I raised with the Secretary of State the question of the increases in the defence budget as compared with other countries. My hon. Friend the Member for Woodspring (Dr. Fox) raised from the Dispatch Box the share of GDP that we spend on defence. We know in all parts of the House that the strain on the armed forces and on the defence budget is a real topic and that it is more acute than it has been for some considerable time. We know that the Government are wrestling with the dilemma and that an incoming alternative Government would have to wrestle with it, too. We also know that no ludicrous commitments will be made in the Chamber this evening about any particular level of spending. That is what Governments do in comprehensive spending reviews and spending statements; it is something that Oppositions do not do, for obvious reasons, not least because promises made by Oppositions are rarely believed by the voters.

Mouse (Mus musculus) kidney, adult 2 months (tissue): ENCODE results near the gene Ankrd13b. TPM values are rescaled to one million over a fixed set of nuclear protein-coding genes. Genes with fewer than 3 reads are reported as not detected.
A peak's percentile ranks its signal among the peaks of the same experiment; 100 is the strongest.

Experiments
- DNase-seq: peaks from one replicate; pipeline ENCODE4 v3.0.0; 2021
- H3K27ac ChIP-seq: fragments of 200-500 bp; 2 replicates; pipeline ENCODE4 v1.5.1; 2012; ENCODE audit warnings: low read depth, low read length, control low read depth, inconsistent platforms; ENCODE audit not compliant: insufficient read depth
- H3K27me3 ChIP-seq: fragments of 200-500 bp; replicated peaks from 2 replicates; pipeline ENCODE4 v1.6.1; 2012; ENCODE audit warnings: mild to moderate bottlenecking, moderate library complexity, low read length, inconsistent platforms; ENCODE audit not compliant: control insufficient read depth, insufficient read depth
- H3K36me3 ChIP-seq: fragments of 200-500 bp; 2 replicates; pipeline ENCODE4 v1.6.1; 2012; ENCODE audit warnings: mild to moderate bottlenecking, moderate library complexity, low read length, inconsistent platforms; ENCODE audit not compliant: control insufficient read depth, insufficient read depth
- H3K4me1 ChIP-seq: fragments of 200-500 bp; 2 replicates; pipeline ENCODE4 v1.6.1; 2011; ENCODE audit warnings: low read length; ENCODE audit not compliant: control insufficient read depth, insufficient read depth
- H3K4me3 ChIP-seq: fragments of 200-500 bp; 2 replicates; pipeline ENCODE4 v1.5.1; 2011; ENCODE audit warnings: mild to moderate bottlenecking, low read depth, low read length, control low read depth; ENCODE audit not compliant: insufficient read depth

The crucial question that we must ask ourselves is whether the House will face up to its responsibilities and honour the military covenant, which my hon. Friend the Member for Canterbury (Mr. Brazier) raised, which means honouring the obligations towards our servicemen—those who are serving, those who are
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training and those who are injured—the families who are the bereaved and the veterans who have fought for their country and now left the armed forces. Are we going to equip our armed forces for what we constantly ask them to do or are we going to carry on operating on a shoestring?